- Story by Darcy Nybo Photographs by Don Denton
Steve Chmilar loved to draw as a child. By the age of six, he was already a perfectionist and his mother often had to remind him not to be so hard on himself. But despite his passion for art, his path veered to music when, after moving from Grande Prairie to Calgary as a young adult, he started a rock band called The Villains. The group released three full-length albums before disbanding in 2007, and Steve was soon inspired to return to his first love.
“I was in my 20s and didn’t have a lot of life experience to inspire my subject matter. I felt the biggest challenge was what to paint,” he said. “I found a Pieter Bruegel book at a used bookstore and finally had the impetus for a lifelong direction. I loved the inventiveness of his work and the way he depicted people and scenes from life. It was clear he was just as much a philosopher as a painter, observing the world around him objectively, without judgement.”
In 2007, Steve moved to an abandoned house in the middle of nowhere near Mabel Lake, BC. He stayed there for a year and started painting his first serious oil painting.
“It was a great place to be in my own thoughts, undistracted by outside influences,” he said.
After a year, Steve moved to Victoria.
“Nobody knew about me at that time. I was still only painting in private,” he said. “In 2009, I did the Moss Street Paint-In. I brought two finished paintings, two unfinished ones and a bunch of sketches. I didn’t know if anyone would care about my work, but they did. I received more responses from my art than I did from playing music, which is what I was doing at the time to make a living. My years as a musician gave me a better perspective on beginning another artistic career from scratch. I had the long game in mind and vowed to always keep the ball in my court with business decisions.”
A year after moving to Victoria, Steve met his partner, Ingrid Hansen.
“She inspired me,” Steve said. “She is artistically creative and an intelligent businessperson as well. When we met, she was doing the theatre scene at full blast. It was a busy time. She was in four productions at once and I was both painting and playing music.”
The couple decided to move to Toronto in 2012 and explore their options.
“We had a few Victoria friends who had recently moved there so it was an easy transition,” he said. “Once there, I painted constantly and learned a great deal about time management.”
His first show was the Toronto Outdoor Art Exhibit, Canada’s largest juried art exhibition.
“I won Best In Show, which allowed me to continue painting full-time with prize money and some artwork sales.”
In 2014, Steve took part in The Artist Project, where he gained more exhibition experience and continued to build up his collector list.
“I had inadvertently fallen into the new art market where artists can represent themselves unlike ever before. There had been a stigma before that independent artists were not on the same level as gallery artists. I am excited to be part of the growing number of artists who are increasing the calibre of art sold outside the gallery system.”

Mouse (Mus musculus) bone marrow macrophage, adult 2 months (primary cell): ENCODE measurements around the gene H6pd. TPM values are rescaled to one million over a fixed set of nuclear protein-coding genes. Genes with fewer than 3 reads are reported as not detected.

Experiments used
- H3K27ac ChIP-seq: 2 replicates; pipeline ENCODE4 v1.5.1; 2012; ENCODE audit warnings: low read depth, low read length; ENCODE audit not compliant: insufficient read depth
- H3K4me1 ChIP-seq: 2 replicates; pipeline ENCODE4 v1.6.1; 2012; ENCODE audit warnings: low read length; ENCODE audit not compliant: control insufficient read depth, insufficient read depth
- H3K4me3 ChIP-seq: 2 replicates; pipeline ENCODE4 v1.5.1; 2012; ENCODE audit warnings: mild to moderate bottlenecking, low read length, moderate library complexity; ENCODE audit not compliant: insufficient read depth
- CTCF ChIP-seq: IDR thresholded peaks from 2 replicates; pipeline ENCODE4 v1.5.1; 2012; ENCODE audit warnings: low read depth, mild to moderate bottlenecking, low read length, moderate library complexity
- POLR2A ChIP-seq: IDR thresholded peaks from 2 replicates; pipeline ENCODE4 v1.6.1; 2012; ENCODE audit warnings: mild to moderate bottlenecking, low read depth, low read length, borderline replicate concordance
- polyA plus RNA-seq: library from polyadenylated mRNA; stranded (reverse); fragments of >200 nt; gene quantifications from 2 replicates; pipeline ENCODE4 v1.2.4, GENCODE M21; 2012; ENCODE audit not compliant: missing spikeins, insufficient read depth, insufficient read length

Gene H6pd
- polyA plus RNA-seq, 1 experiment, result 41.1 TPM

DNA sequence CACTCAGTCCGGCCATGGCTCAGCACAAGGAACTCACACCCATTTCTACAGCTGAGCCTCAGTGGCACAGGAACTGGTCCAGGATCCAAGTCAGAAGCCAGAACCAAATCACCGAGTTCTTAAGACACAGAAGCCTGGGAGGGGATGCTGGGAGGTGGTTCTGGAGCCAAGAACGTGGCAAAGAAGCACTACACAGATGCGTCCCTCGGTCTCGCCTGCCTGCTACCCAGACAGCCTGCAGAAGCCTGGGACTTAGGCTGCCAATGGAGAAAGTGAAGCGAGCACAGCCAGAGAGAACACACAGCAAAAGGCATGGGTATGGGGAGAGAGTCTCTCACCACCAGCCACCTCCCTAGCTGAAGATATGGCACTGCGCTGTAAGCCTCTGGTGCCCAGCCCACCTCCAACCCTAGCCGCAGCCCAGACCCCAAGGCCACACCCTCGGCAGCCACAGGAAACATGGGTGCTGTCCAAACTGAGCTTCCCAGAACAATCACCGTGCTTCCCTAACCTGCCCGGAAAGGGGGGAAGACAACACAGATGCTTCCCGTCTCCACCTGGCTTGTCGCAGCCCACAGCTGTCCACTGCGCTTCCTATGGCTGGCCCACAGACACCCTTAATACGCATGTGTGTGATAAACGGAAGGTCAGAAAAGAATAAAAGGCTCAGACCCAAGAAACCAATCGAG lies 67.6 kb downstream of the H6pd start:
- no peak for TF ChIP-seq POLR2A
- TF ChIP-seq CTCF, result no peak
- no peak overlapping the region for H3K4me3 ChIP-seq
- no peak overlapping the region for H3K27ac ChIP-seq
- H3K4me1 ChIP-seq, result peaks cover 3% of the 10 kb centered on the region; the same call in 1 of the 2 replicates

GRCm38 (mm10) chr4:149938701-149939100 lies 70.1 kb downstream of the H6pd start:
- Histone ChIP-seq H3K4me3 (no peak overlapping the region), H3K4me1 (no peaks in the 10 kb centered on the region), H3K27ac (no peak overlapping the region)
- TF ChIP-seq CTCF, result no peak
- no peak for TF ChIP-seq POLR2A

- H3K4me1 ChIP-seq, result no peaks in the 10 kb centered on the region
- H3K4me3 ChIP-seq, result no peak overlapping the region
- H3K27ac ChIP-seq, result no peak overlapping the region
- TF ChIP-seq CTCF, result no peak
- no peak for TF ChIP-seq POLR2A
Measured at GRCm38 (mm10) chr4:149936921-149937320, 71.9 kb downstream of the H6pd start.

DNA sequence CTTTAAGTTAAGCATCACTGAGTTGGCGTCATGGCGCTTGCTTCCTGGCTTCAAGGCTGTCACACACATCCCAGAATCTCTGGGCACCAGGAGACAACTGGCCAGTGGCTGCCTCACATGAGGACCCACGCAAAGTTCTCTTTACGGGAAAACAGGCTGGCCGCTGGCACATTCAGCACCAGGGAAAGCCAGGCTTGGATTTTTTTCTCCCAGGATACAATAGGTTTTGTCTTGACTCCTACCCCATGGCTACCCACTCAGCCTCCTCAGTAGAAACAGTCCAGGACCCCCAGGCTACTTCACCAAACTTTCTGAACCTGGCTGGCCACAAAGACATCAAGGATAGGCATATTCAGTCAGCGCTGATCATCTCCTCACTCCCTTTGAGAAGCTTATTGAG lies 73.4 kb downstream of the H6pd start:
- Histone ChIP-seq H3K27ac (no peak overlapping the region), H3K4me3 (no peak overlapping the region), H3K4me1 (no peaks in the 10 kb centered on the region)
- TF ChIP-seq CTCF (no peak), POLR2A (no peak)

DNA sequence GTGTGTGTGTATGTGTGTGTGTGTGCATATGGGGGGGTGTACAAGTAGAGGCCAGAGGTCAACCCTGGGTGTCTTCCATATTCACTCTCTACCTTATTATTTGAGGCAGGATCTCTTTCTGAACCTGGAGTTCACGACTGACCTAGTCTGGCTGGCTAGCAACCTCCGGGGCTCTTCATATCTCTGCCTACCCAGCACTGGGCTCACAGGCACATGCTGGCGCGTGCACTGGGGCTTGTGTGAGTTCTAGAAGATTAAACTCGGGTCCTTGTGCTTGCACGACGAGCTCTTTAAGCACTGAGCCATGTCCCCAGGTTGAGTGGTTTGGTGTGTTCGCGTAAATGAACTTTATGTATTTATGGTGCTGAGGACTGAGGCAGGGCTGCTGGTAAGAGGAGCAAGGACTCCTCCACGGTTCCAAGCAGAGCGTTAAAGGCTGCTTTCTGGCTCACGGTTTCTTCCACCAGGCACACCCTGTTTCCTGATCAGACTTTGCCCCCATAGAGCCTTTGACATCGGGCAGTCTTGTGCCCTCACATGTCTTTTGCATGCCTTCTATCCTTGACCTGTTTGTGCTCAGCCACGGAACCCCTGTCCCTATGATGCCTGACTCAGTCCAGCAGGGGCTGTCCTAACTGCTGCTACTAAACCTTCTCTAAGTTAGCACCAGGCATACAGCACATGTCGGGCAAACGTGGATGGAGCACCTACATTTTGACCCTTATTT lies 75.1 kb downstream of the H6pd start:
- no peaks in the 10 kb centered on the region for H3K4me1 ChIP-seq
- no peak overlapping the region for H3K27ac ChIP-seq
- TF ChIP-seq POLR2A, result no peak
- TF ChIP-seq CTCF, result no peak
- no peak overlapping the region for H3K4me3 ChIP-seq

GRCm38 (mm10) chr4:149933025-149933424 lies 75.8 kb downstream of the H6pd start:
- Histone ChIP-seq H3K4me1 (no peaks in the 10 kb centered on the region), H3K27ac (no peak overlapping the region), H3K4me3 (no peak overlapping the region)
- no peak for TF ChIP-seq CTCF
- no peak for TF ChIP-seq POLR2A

In 2018, Steve and Ingrid moved back to Vancouver Island and found the perfect spot for two artistic people: a home right on the ocean in Sidney.
Being a full-time artist requires great talent and a good business sense, both of which Steve has. “One of my goals has been to have a red dot on everything. My work sells in part because I price it competitively. I’ve spent a great deal of time and many sleepless nights thinking about what to paint and how to sell it.”
Steve also brings his sense of fair play into the business of being an artist. “One day I had three people email me in an hour to buy one of my paintings. If I was one 100 per cent about profit, I would have reproduced it. Instead, I gave it to the first guy who emailed and continued on to new ideas.”
Steve’s oil paintings sell from between $2,500 for a miniature to five figures for the larger ones. His current work in progress is 44x55 inches and was preceded by a smaller 8x10-inch version of the same piece.
“A collector, who found out about me through an Australian gallery, came to my home studio and put down a deposit. An artist has to be as global as they can if it is their only source of income.” To date, Steve has sold his paintings to buyers across North America, Europe, China and Australia.
For those considering a career as an artist, Steve has some advice: “You can create whatever you want if it is for pleasure. If it is your living, be prepared to dedicate every waking moment to figuring out how to make what you want to do profitable. Appealing to a regional market is very different than appealing to an international market. Use social media and get your work in public to see how people react.”
While he doesn’t have any shows planned for Vancouver Island in 2020, he will be teaching at the McTavish Academy of Art in the spring. (mctavishacademy.ca)
See Steve’s paintings on his website at stevechmilar.com.